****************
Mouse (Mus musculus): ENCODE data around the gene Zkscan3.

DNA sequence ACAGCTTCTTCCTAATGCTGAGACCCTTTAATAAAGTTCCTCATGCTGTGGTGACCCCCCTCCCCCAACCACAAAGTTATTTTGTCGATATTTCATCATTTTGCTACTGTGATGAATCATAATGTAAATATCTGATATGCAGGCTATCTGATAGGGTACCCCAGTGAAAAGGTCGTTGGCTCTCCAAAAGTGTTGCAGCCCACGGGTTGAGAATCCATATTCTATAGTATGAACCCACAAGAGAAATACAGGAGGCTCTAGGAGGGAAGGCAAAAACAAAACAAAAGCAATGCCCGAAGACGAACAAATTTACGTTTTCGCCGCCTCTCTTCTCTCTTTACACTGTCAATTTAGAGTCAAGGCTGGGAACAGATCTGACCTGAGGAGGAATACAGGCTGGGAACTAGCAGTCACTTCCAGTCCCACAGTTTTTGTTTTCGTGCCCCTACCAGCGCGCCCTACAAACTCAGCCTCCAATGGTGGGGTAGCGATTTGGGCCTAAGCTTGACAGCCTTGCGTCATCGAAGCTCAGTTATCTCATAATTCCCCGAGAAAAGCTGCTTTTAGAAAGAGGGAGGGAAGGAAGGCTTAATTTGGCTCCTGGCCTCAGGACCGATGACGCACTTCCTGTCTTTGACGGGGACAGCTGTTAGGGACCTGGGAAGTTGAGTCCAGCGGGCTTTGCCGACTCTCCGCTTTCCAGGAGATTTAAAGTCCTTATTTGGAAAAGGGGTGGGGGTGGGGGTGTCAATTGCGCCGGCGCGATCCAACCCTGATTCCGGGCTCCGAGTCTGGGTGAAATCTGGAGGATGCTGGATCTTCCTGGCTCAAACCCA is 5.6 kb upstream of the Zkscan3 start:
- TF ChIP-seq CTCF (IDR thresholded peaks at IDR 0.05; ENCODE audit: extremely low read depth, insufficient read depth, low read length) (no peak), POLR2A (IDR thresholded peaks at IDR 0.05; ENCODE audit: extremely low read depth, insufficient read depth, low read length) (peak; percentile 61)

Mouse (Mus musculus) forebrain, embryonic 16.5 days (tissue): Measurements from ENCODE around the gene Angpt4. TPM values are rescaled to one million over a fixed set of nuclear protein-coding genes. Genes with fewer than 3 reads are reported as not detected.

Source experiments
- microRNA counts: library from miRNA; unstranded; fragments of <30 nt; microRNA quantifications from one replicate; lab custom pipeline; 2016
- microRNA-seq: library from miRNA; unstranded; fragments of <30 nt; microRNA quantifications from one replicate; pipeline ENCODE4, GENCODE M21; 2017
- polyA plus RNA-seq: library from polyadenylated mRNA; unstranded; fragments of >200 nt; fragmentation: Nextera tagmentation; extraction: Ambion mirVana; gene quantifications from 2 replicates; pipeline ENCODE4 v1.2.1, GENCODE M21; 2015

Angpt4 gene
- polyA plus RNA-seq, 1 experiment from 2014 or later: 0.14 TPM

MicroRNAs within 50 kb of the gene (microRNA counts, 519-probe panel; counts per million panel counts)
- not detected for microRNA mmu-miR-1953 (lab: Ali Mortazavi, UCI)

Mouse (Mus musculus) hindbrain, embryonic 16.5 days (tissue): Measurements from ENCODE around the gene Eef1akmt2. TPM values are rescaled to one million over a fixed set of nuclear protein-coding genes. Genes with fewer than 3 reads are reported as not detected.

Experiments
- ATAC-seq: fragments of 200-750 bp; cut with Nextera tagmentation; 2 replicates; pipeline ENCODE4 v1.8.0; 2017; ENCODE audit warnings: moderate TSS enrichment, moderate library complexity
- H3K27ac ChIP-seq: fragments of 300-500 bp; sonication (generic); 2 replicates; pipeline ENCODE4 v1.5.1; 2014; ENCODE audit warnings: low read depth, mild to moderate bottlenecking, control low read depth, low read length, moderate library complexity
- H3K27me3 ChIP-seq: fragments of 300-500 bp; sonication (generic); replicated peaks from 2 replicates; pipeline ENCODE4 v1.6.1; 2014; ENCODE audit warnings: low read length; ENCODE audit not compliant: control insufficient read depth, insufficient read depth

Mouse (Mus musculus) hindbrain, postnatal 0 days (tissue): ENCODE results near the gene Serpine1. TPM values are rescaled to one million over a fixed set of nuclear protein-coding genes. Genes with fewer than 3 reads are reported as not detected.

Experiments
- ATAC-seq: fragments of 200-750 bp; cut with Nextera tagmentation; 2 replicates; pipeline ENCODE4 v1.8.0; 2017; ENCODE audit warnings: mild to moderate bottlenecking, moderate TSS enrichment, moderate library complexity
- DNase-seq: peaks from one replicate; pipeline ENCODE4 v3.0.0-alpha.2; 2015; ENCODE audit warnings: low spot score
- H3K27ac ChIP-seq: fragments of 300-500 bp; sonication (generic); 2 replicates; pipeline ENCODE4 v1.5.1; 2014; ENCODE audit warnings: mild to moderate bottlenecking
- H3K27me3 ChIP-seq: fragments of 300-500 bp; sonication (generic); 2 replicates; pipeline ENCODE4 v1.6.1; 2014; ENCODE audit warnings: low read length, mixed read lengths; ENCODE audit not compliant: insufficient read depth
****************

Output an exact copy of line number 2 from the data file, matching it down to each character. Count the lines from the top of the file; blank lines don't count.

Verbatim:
DNA sequence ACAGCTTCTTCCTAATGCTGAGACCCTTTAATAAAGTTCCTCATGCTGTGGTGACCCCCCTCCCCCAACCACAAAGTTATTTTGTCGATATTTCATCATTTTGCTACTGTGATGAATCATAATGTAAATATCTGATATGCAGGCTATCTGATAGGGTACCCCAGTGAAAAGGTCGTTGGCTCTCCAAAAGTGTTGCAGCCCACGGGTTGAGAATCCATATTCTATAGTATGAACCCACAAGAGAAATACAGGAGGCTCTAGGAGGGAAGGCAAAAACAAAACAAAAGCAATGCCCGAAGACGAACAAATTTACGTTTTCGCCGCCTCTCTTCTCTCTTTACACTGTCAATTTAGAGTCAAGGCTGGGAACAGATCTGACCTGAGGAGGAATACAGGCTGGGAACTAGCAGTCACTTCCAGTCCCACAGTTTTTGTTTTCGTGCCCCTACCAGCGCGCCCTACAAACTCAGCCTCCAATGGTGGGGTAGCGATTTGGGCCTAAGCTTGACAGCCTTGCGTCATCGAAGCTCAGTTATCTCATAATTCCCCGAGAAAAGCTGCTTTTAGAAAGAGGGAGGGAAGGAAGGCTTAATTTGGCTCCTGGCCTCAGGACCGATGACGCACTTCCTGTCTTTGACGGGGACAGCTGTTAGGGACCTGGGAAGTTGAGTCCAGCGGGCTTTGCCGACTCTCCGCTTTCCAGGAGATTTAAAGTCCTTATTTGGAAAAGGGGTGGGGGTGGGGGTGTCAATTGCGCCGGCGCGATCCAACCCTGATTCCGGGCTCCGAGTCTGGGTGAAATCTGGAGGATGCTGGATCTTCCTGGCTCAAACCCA is 5.6 kb upstream of the Zkscan3 start: